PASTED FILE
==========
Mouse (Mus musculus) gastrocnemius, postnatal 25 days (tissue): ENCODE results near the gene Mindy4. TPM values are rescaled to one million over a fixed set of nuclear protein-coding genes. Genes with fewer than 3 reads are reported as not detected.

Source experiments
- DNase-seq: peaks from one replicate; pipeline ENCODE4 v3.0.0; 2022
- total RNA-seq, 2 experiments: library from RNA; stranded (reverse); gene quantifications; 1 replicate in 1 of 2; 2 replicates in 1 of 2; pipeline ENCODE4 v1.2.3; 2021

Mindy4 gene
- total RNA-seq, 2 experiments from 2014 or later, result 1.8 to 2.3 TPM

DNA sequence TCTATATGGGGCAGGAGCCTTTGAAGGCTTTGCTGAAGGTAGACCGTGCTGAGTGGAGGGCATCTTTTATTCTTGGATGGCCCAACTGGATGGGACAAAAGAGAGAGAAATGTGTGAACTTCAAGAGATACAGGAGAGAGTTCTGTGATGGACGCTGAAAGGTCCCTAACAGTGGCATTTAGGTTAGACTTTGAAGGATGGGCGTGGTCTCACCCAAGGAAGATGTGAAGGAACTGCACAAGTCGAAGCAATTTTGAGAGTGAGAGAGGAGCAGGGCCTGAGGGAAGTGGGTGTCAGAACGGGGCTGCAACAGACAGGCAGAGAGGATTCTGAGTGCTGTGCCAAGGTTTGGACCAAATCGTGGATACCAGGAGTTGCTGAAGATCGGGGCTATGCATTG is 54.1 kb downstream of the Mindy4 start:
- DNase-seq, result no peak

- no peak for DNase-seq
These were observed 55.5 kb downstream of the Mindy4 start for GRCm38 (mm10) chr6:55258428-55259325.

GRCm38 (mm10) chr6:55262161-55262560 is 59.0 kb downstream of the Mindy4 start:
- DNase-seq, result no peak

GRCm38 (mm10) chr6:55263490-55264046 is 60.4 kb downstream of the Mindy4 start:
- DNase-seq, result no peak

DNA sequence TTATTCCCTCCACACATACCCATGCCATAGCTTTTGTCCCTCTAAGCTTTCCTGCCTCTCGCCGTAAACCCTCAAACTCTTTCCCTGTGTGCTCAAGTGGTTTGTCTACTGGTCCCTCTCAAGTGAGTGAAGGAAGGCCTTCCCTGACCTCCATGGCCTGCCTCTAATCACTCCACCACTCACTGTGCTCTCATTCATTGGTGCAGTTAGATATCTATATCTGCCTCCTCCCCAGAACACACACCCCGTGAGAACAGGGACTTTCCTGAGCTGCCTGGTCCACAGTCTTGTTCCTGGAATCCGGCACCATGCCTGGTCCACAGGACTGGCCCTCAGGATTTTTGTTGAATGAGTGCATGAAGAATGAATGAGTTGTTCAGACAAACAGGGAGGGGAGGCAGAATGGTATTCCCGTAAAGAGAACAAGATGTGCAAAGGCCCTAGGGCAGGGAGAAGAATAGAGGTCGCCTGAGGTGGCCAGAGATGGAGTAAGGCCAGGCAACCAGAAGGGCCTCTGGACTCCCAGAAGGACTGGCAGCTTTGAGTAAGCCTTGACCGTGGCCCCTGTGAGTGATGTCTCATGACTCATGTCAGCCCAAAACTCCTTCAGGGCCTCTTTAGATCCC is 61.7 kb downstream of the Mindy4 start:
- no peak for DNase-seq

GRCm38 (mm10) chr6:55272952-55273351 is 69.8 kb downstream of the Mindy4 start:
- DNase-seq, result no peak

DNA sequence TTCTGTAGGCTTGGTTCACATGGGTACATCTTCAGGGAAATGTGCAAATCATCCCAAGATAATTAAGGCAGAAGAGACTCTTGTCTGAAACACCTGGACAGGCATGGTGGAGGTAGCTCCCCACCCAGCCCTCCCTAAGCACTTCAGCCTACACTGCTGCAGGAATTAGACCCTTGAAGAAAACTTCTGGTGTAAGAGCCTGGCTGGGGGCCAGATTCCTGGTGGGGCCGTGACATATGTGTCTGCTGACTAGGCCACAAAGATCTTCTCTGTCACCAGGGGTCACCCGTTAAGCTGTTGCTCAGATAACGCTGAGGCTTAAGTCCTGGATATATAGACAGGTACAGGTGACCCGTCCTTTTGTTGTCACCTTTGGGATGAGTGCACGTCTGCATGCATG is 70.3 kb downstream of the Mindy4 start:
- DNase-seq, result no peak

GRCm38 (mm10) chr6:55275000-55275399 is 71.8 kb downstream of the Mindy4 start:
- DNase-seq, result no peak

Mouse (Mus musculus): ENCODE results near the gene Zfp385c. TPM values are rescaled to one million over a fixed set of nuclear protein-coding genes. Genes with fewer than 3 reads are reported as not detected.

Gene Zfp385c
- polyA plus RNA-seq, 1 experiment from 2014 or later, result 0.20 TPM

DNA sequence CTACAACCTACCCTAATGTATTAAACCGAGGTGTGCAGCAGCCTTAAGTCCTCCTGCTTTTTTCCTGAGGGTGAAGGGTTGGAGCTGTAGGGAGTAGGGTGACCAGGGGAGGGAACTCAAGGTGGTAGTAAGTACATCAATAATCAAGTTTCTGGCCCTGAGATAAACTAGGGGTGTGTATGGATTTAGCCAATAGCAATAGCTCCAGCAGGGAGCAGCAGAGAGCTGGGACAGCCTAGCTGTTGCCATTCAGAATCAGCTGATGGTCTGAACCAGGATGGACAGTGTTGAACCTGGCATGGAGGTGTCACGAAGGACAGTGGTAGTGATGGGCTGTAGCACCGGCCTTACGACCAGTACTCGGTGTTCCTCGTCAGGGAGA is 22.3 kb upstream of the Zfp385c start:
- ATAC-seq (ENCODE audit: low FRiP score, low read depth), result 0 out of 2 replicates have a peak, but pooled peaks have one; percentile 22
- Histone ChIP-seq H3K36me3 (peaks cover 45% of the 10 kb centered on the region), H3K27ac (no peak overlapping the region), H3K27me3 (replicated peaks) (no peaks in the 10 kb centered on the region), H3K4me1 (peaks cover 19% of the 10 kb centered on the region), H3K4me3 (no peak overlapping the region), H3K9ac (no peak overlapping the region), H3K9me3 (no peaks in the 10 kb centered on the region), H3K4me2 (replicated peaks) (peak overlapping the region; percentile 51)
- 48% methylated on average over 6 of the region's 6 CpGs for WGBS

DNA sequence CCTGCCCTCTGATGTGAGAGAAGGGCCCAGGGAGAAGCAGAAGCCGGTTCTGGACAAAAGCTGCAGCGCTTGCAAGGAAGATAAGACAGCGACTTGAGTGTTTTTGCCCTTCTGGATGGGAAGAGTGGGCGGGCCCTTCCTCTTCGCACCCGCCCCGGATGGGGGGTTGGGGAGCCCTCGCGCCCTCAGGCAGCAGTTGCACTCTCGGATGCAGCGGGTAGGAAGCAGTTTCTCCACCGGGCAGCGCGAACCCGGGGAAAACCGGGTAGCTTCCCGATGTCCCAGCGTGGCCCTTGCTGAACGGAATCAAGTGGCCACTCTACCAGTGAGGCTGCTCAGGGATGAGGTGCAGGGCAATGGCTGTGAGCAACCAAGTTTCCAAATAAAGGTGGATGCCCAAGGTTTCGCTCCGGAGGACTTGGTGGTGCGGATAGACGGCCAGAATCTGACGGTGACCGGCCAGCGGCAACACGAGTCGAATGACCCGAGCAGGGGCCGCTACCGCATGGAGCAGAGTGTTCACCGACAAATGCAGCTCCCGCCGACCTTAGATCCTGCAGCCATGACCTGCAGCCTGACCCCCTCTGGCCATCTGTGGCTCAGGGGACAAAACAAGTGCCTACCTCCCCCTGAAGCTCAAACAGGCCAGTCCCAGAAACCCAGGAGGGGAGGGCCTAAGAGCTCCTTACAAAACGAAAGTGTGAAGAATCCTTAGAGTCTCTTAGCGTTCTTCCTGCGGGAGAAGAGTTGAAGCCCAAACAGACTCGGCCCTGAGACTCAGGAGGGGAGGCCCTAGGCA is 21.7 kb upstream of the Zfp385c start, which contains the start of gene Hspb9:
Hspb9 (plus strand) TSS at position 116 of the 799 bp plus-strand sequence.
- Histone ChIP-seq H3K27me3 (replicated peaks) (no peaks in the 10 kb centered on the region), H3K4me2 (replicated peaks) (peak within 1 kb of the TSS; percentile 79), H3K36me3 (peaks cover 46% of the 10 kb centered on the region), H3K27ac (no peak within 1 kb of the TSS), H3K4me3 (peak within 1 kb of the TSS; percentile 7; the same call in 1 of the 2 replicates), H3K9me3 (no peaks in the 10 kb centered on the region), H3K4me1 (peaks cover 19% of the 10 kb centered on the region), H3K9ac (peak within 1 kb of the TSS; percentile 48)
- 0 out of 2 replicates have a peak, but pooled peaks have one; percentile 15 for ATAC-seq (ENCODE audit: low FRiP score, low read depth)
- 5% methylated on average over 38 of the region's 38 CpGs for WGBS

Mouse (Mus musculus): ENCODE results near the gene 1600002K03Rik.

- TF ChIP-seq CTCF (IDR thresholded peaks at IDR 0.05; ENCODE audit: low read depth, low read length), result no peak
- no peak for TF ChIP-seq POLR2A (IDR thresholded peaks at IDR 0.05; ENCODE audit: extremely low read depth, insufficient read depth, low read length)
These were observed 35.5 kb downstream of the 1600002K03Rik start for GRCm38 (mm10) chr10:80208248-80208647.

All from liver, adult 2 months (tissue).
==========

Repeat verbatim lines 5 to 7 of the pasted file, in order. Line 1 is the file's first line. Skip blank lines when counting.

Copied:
Mindy4 gene
- total RNA-seq, 2 experiments from 2014 or later, result 1.8 to 2.3 TPM

DNA sequence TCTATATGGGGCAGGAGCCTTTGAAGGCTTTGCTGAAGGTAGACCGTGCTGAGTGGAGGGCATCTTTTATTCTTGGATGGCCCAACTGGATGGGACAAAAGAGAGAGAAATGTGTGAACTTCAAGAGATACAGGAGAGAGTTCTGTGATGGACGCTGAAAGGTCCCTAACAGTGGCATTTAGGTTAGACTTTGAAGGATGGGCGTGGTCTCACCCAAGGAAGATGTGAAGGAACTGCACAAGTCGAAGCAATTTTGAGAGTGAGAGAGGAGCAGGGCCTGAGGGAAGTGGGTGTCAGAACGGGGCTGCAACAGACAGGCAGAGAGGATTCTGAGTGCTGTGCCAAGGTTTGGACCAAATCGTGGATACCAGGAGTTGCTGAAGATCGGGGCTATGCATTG is 54.1 kb downstream of the Mindy4 start: